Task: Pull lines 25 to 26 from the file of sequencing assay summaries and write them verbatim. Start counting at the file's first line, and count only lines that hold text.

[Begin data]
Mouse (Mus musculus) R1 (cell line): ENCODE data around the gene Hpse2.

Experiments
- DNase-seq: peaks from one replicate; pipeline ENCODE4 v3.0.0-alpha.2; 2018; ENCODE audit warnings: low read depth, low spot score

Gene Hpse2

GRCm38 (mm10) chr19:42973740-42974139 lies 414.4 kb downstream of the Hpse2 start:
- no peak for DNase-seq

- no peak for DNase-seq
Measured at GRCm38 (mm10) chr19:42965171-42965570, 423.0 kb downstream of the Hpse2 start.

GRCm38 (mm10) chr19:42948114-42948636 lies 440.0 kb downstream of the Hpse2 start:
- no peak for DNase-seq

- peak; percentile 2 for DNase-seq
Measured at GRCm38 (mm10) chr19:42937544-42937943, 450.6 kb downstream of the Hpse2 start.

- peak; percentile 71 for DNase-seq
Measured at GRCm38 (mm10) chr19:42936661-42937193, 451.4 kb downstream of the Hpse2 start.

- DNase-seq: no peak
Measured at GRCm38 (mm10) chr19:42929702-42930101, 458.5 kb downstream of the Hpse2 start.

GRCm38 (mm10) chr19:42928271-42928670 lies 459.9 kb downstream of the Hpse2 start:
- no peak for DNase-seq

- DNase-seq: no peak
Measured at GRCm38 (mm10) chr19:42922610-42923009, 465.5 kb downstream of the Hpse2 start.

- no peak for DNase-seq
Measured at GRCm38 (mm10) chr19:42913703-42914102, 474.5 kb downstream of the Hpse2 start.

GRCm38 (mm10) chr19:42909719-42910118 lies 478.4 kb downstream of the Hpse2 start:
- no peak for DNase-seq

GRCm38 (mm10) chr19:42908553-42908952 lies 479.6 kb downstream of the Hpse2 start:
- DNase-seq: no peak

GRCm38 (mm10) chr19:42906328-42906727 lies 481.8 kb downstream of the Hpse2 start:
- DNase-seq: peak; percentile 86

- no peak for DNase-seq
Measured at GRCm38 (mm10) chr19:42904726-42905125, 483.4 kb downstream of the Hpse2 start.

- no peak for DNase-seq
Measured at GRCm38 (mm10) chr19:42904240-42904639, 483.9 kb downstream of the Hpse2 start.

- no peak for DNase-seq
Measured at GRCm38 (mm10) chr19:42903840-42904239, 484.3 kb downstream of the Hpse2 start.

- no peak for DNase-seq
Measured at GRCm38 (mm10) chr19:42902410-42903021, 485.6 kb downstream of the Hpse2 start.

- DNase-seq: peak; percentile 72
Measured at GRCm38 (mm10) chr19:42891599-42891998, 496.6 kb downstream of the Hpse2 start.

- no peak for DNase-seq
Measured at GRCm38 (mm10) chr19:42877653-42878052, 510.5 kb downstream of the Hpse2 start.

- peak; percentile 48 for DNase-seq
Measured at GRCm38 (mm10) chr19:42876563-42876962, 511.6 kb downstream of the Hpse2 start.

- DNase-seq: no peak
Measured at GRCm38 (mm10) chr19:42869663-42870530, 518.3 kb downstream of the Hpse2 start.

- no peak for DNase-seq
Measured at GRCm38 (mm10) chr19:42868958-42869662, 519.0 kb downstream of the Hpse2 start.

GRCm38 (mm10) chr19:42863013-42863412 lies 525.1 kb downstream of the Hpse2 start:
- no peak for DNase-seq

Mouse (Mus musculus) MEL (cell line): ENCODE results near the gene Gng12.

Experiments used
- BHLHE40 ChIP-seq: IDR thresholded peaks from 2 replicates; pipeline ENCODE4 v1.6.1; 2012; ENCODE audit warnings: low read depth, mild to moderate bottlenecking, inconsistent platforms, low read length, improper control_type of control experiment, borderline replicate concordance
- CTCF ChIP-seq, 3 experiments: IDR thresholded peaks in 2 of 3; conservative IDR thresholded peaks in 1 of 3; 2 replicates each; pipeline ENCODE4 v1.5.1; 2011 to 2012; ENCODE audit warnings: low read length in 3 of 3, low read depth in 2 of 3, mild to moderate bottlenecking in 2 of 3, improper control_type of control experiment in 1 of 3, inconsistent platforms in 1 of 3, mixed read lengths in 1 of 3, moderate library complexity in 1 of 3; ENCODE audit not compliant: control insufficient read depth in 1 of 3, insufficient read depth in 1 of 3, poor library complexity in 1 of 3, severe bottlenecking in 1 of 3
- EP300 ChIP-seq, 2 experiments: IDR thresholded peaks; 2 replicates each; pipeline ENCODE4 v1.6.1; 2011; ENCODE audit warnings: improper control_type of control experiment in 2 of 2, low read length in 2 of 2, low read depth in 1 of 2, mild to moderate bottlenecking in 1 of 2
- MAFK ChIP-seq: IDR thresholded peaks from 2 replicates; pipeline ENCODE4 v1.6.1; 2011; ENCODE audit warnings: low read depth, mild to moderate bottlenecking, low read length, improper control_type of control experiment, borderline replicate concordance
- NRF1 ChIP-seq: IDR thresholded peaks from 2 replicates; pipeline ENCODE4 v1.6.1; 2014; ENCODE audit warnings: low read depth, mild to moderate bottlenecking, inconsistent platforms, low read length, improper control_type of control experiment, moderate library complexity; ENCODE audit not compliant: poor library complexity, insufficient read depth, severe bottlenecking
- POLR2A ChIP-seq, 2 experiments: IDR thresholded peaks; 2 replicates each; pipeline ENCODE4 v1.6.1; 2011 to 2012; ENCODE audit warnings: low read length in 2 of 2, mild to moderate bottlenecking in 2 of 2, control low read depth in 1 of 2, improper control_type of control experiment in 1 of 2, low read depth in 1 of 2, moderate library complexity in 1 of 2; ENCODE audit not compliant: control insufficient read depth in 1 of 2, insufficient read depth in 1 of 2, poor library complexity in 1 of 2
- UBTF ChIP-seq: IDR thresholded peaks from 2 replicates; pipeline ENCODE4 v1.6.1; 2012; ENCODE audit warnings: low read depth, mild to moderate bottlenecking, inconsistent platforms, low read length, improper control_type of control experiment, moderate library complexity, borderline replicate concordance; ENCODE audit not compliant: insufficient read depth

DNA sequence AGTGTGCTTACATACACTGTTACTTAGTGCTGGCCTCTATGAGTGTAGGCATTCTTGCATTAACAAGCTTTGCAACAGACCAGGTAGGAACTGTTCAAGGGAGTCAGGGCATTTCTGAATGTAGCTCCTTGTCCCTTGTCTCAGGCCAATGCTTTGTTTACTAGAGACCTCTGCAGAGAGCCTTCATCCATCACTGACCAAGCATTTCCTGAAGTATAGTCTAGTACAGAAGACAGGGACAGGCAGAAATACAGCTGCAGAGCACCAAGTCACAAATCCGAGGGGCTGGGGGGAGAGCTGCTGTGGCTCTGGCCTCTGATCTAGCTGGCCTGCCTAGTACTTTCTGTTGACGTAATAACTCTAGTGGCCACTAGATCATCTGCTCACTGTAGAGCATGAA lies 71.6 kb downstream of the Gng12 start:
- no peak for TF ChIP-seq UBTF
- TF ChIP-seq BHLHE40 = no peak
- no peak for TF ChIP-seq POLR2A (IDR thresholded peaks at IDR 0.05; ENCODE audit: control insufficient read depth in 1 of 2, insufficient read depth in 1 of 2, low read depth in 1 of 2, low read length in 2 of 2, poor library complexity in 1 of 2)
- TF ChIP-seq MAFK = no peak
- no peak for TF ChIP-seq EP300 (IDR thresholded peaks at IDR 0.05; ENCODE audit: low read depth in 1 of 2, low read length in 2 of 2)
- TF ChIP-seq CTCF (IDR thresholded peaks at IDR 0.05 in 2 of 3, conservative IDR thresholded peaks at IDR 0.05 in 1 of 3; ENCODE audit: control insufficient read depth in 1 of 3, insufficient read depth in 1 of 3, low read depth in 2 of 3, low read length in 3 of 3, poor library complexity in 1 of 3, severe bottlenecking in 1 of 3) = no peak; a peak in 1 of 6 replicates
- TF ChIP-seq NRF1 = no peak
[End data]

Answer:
GRCm38 (mm10) chr19:42908553-42908952 lies 479.6 kb downstream of the Hpse2 start:
- DNase-seq: no peak